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So, we are modeling a time series problem based on evaluating something at time x. We have several days with y time slots for each day (all days have the same slots), but time slots doesn't cover the whole day.

For example, we have 9-10am time slot, but we don't have 12-1pm time slot and we don't have time slots for the night time.

I don't think that inserting 0's for the not slots will affect any modelling, specially convolutional neural networks are just a composition of functions and will find the pattern anyway.

but can someone explain a bit better why or if there's any model that would benefit from adding 0's to the missing time slots?

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  • $\begingroup$ It might be the right thing to do, but it depends on what you're modelling. For instance, suppose I am fitting a time series model to the S&P 500 index. Putting in zero will have a huge effect. Instead, if you're fitting a model to sales per hour, then zero is a reasonable value if missing. $\endgroup$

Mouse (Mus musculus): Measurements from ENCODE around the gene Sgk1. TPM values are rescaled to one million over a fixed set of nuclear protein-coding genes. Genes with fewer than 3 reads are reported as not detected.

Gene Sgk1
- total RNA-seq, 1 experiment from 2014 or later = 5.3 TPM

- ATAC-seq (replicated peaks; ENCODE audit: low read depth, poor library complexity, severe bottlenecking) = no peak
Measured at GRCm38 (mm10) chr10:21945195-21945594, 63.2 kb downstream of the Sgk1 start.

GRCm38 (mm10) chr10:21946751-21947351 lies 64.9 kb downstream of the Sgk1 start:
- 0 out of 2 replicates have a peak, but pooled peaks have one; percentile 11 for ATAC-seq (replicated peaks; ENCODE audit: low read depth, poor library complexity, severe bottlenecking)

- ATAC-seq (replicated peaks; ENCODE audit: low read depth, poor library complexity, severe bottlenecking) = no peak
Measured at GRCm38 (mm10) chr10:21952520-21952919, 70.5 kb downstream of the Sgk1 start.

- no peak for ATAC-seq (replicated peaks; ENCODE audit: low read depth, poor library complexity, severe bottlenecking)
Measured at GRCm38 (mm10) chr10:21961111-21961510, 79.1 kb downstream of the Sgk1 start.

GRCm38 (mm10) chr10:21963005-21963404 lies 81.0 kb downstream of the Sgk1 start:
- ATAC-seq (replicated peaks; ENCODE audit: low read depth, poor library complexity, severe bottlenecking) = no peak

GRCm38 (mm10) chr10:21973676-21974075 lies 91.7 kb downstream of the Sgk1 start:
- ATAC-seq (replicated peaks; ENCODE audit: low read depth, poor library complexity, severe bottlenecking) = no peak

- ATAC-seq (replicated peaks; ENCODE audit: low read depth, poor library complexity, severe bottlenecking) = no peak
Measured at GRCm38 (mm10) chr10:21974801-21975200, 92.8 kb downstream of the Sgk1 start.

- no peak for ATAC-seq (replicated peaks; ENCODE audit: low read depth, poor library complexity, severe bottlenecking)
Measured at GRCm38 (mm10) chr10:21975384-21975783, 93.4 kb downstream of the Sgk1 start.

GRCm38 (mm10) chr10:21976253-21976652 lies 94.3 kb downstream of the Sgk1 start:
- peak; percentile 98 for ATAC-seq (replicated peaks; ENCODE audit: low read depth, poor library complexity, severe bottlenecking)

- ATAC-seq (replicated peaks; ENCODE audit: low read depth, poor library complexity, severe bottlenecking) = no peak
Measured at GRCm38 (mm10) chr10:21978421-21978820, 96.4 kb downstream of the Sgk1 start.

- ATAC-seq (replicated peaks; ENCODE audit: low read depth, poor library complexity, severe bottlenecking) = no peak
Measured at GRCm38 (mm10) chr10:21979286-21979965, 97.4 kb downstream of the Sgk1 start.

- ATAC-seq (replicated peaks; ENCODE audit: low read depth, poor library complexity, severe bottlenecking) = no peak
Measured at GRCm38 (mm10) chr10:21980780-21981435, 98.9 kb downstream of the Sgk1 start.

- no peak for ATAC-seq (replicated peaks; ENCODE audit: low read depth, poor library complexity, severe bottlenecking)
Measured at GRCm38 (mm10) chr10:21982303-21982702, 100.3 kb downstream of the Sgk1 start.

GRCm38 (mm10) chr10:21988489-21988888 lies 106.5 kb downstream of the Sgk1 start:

– John
    Nov 16, 2018 at 16:41
  • $\begingroup$ For the sales per hour case, how would it make the model better? is there any explanation? $\endgroup$ Nov 16, 2018 at 17:35
  • $\begingroup$ Like I said, if you're dealing with something like sales per hour, then the data's not missing the way statisticians usually think about missing data. You observed zero sales. Beyond that, it's hard to say what is the optimal model to fit or anything else depending on what the data looks like and what you really are trying to do. $\endgroup$
    – John
    Nov 16, 2018 at 17:41
  • $\begingroup$ Among things to consider: en.wikipedia.org/wiki/Zero-inflated_model $\endgroup$
    – John
    Nov 16, 2018 at 19:23

1 Answer 1

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A time-series is generally considered something to be evenly-spaced. Thus many time-series forecasting algorithms, like those in the forecast package, are not available to you unless you fill in the zeroes. You will need those in there before converting your data into a ts object. This is essential for the modeling of seasonality.

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